Our guest author today is Bryan Mascio, who taught for over ten years in New Hampshire, primarily working with students who had been unsuccessful in traditional school settings. Bryan is now a doctoral student at the Harvard Graduate School of Education, where he conducts research on the cognitive aspects of teaching, and works with schools to support teachers in improving relationships with their students.
How do we fix teaching? This question is on the mind of many reformers, researchers, politicians, and parents. Every expert has their own view of the problem, their own perspective on what success should look like, and their own solutions to offer. The plethora of op-eds, reports, articles, and memoranda, can be mindboggling. It is important to take a step back and see whether we all even consider teaching expertise to be the same thing. Just as importantly, where does, and should, it reside?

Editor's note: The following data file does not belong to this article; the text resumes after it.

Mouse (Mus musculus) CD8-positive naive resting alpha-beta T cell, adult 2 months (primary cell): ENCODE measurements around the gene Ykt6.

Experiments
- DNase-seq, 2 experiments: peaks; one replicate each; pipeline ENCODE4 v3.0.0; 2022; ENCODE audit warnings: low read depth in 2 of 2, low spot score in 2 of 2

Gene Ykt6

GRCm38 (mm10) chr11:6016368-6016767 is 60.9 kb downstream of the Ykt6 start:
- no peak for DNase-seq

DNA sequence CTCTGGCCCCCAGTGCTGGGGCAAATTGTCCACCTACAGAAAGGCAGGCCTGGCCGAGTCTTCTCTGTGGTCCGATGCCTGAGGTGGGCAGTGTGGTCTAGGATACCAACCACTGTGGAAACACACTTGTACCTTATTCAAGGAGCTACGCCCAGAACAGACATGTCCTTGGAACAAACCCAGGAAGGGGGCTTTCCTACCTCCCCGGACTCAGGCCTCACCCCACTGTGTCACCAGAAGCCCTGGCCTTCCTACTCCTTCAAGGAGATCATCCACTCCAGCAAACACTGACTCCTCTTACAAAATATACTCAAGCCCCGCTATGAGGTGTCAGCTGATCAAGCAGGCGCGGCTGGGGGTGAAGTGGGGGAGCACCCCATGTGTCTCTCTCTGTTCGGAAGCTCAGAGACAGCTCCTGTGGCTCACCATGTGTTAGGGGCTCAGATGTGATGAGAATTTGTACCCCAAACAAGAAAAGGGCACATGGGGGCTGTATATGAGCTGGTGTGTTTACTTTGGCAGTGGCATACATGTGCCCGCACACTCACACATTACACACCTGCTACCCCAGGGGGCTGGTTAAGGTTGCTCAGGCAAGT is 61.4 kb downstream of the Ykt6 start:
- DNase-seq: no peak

In a New York Times op-ed, “Teachers Aren’t Dumb”, Dr. Daniel Willingham explains that teachers aren’t the problem – it’s just how they are trained. As a teacher, I appreciate a respected person from outside of the profession coming to our defense, and I do agree that we need to take a hard look at teacher preparation programs. I worry, though, that a call to focus more on the “nuts and bolts” of teaching – in contrast to the current emphasis on educational philosophy and theories of development – could create an alarming pendulum swing.
This recommendation is a common message, promoted both by those in academic research as well as fast-tracked teacher preparation programs. It sees academics and researchers as the generators and holders of the most important expertise and asks them to then give direction to teachers. By mistaking different kinds of expertise, it inadvertently lays a path towards teachers as technicians, rather than true professionals.